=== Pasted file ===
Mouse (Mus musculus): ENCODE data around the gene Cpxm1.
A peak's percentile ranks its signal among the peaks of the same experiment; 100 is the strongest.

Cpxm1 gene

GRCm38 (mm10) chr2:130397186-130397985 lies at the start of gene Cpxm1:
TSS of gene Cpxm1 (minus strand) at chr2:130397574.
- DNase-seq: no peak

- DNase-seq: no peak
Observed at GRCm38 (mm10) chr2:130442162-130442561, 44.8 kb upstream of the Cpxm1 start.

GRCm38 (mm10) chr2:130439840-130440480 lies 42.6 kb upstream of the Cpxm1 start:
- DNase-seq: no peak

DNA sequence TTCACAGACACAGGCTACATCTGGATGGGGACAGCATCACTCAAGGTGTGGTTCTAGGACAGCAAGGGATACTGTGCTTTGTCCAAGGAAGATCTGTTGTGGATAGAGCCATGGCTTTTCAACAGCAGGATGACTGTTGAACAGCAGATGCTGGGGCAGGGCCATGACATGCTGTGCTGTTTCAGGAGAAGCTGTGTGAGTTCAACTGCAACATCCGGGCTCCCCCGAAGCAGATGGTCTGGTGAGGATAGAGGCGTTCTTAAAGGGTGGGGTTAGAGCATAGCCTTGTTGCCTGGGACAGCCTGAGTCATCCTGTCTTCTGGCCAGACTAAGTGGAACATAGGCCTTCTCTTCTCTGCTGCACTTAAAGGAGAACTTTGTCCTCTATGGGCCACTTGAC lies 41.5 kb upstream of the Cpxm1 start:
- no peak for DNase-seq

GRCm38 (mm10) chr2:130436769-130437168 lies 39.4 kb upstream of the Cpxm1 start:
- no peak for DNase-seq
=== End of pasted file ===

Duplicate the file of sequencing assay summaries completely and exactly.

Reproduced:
Mouse (Mus musculus): ENCODE data around the gene Cpxm1.
A peak's percentile ranks its signal among the peaks of the same experiment; 100 is the strongest.

Cpxm1 gene

GRCm38 (mm10) chr2:130397186-130397985 lies at the start of gene Cpxm1:
TSS of gene Cpxm1 (minus strand) at chr2:130397574.
- DNase-seq: no peak

- DNase-seq: no peak
Observed at GRCm38 (mm10) chr2:130442162-130442561, 44.8 kb upstream of the Cpxm1 start.

GRCm38 (mm10) chr2:130439840-130440480 lies 42.6 kb upstream of the Cpxm1 start:
- DNase-seq: no peak

DNA sequence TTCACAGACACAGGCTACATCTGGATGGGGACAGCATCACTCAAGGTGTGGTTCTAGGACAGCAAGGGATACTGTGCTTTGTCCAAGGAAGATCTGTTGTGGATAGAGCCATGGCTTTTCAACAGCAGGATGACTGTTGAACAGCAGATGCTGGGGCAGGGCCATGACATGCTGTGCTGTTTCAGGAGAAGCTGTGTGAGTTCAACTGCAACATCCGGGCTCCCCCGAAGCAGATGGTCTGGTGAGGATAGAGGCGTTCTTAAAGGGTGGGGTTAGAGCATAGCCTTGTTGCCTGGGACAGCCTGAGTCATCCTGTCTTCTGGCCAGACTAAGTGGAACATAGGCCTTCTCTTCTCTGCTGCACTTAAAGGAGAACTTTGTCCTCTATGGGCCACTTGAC lies 41.5 kb upstream of the Cpxm1 start:
- no peak for DNase-seq

GRCm38 (mm10) chr2:130436769-130437168 lies 39.4 kb upstream of the Cpxm1 start:
- no peak for DNase-seq